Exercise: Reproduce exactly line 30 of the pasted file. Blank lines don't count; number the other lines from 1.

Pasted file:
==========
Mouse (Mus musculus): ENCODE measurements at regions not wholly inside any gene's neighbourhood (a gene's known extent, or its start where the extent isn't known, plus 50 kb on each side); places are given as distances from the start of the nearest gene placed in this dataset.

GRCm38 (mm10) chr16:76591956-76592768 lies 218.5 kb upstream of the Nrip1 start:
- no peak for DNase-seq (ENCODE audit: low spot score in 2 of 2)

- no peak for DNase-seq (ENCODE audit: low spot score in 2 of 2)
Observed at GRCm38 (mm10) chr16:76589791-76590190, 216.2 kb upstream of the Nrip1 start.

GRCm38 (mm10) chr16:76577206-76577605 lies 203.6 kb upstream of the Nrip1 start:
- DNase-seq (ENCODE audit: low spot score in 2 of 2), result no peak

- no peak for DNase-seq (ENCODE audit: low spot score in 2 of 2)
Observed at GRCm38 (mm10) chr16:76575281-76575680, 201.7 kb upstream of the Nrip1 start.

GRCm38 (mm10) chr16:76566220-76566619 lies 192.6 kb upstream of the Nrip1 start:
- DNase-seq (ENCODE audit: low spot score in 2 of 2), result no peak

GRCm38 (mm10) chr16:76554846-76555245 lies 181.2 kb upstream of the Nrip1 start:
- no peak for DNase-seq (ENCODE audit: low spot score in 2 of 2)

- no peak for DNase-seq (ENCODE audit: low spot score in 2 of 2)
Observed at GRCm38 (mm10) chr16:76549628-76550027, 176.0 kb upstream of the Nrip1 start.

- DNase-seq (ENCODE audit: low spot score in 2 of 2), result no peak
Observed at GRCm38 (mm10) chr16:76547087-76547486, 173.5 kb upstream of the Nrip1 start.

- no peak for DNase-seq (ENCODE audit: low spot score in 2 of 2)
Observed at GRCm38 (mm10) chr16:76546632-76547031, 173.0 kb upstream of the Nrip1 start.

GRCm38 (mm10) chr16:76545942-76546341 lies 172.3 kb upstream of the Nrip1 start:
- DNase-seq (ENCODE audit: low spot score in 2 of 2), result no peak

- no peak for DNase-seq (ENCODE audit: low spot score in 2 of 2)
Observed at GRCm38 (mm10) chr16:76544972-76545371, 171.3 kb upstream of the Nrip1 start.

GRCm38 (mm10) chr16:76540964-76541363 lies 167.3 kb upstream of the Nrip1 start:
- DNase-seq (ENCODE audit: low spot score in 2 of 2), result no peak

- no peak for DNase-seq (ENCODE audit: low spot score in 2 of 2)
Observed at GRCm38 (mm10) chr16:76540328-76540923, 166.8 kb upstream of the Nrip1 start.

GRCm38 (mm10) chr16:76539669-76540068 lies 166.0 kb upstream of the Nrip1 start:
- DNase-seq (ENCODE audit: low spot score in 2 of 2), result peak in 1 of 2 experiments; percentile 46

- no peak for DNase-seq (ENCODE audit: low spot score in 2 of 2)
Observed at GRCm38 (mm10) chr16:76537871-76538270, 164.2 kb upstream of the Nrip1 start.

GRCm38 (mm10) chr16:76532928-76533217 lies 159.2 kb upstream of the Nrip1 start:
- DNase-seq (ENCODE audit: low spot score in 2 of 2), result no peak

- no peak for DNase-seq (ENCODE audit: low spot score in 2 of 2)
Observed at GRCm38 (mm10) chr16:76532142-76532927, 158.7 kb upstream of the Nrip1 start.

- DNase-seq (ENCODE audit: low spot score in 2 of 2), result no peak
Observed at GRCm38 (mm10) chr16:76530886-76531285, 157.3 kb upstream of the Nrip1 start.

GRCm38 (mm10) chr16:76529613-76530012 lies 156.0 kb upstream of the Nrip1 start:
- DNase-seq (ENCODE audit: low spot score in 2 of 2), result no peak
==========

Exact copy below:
- no peak for DNase-seq (ENCODE audit: low spot score in 2 of 2)